At an open meeting held on April 8, the Securities and Exchange Commission adopted amendments modernizing the offering and communications related rules applicable to business development companies (BDCs) and closed end funds (CEFs).
The amendments implement the rulemaking mandate in the Small Business Credit Availability Act and the Economic Growth, Regulatory Relief, and Consumer Protection Act. Most of the amendments will become effective on August 1, 2020.
The SEC’s fact sheet highlights the principal changes, which include:
Shelf Offering Process and New Short-Form Registration Statement: the ability to use a shelf registration and subject to eligibility criteria comparable to those applicable to operating companies.
WKSI Status: BDCs and CEFs may be able to qualify as WKSIs and enjoy the benefits available to WKSIs.
Immediate or Automatic Effectiveness of Certain Filings: The amendments will expand the scope of rule 486 under the Securities Act of 1933 to registered closed-end funds or BDCs that conduct continuous offerings of securities, as defined under SEC rules. The amendments will permit these funds to make certain changes to their registration statements on an immediately-effective basis or on an automatically effective basis a set period of time after filing. Rule 486 currently applies only to closed-end funds that operate as “interval funds,” and these amendments will provide parity for other non-listed closed-end funds.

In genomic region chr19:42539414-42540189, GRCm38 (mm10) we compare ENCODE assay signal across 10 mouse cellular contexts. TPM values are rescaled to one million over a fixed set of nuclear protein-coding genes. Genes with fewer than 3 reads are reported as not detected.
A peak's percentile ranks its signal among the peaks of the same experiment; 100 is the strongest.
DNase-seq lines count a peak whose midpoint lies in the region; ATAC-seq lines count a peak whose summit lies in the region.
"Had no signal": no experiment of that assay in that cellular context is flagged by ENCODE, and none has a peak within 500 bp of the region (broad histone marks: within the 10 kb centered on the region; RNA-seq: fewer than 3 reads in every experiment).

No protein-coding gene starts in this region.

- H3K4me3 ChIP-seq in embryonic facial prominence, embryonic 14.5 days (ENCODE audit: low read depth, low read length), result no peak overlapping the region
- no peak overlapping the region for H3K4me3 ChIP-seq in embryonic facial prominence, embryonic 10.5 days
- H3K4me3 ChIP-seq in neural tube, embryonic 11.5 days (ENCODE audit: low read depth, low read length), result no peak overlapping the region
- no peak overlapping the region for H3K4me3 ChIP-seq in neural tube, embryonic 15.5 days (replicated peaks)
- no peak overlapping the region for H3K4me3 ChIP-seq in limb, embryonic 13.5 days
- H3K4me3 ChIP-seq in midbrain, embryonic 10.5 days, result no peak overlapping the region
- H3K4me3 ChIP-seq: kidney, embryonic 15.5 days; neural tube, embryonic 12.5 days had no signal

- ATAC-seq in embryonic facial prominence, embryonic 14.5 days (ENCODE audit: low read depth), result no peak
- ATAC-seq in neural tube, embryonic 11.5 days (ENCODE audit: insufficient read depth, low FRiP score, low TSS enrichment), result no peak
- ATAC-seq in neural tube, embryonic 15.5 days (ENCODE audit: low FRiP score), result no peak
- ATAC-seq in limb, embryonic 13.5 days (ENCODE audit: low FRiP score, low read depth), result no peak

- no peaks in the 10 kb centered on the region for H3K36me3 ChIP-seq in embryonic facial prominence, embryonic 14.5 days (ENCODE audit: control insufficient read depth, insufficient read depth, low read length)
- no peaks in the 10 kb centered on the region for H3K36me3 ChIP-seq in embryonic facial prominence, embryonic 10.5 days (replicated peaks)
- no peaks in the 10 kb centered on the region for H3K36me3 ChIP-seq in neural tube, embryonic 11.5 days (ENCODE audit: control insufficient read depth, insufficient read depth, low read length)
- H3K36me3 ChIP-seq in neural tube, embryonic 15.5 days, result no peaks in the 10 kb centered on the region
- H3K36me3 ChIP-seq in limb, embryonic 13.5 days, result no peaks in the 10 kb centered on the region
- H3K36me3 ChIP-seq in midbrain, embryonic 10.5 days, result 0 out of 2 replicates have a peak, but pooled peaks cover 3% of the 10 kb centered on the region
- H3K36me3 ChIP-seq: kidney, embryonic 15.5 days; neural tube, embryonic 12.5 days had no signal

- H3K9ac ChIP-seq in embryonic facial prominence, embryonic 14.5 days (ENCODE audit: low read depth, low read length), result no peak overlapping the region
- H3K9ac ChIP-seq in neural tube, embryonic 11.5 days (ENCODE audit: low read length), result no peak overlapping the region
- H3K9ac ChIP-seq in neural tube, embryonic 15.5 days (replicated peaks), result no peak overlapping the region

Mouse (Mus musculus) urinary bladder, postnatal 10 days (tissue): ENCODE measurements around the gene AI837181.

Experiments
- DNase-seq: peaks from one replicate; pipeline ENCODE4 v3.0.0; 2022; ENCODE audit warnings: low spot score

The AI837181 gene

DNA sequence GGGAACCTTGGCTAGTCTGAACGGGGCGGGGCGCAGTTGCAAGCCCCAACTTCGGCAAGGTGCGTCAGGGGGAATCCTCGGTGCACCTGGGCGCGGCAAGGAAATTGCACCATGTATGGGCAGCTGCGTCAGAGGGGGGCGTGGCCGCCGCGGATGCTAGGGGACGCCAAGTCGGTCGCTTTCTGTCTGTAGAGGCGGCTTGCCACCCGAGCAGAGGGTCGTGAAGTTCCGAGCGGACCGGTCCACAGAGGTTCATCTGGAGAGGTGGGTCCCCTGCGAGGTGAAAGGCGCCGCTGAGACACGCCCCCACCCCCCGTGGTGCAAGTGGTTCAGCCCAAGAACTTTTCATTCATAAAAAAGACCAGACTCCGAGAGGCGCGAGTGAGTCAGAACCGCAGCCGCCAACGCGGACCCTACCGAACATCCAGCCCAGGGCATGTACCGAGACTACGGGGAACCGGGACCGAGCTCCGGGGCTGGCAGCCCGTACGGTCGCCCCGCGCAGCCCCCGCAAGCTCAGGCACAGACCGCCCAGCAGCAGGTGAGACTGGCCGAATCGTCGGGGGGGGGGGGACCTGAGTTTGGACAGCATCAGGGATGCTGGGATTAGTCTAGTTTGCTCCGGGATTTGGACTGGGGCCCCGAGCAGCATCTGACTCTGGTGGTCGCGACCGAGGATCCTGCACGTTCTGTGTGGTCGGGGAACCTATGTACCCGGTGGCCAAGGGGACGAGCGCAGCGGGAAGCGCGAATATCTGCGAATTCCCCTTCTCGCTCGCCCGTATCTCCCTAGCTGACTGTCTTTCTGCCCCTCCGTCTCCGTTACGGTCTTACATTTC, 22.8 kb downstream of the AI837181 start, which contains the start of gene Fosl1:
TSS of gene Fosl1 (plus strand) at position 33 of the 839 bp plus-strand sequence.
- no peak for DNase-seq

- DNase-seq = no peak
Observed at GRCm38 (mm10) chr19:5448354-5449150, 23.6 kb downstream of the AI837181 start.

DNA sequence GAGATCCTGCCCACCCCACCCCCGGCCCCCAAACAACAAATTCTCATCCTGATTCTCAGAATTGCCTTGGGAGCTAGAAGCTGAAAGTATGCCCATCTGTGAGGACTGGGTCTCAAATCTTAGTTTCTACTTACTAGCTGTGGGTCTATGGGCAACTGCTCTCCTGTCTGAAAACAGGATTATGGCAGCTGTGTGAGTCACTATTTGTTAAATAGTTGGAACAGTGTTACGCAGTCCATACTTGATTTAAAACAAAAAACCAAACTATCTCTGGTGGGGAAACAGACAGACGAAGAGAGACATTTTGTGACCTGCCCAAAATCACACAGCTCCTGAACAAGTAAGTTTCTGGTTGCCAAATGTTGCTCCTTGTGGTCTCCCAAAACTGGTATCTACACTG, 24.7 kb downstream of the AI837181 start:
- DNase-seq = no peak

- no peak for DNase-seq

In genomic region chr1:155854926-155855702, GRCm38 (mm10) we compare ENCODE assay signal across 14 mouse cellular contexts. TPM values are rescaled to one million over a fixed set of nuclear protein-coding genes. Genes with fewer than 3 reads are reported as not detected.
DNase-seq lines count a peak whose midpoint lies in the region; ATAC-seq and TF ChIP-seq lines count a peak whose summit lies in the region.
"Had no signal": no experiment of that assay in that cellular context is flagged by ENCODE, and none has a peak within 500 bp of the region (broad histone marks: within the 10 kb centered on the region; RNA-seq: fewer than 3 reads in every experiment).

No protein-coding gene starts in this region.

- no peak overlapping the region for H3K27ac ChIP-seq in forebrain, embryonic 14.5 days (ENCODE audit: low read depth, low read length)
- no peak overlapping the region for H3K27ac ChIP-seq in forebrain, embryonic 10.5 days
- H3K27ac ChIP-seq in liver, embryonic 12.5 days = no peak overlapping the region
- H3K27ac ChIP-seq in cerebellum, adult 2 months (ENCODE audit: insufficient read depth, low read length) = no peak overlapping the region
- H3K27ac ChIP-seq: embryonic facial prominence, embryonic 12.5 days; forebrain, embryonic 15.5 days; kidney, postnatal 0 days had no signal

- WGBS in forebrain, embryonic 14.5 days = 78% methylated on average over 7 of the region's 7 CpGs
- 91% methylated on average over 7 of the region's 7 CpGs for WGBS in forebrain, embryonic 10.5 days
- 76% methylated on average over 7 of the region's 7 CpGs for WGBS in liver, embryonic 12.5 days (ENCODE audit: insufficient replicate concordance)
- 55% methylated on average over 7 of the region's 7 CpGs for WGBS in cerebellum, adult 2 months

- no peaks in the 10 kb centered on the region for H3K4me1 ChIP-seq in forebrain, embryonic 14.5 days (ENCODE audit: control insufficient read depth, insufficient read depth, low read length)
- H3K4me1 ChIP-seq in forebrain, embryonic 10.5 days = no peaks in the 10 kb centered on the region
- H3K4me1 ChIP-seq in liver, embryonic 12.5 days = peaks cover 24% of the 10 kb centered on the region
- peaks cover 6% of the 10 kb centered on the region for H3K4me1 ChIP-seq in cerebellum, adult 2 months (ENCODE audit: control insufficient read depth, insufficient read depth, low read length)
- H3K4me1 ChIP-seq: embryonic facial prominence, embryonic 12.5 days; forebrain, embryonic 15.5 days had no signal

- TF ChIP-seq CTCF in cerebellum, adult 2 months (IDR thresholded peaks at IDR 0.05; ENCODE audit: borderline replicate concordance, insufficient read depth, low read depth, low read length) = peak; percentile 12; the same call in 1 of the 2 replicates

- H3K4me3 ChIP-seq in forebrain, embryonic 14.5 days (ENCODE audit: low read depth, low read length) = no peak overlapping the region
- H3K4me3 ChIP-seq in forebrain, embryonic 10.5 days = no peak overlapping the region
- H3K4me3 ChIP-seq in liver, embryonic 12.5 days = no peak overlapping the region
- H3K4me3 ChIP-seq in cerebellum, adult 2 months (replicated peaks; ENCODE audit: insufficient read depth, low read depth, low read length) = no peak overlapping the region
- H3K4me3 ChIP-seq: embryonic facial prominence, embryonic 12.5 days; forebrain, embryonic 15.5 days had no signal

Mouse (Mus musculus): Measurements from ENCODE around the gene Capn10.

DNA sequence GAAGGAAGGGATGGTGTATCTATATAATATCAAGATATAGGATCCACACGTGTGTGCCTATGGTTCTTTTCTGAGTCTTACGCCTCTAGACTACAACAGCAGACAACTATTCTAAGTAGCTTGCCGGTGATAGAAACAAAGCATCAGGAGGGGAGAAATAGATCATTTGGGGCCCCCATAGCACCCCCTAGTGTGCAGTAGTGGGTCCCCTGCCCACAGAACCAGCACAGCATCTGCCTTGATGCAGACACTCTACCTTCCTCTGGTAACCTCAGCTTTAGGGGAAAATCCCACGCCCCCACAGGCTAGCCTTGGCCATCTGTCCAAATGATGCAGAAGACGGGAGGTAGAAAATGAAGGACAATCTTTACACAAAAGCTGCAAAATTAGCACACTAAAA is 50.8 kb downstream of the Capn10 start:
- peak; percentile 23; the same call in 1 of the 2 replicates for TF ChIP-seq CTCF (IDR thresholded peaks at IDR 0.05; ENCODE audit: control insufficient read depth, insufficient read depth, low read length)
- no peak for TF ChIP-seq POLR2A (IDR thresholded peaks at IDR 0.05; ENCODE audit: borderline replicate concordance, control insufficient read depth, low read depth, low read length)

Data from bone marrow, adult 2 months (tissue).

Communications and Prospectus Delivery Reforms: BDCs and CEFs will benefit from access equals delivery as well as from communications safe harbors now available only to operating companies.
Periodic Reporting Requirements: funds will be required to include certain key prospectus disclosure in their annual reports. In addition, affected funds filing a short-form registration statement will be required to disclose material unresolved staff comments. Registered closed-end funds also will be required to provide management’s discussion of fund performance (or MDFP) in their annual reports, similar to requirements that currently apply to mutual funds, exchange-traded funds, and BDCs.
Source: Mayer Brown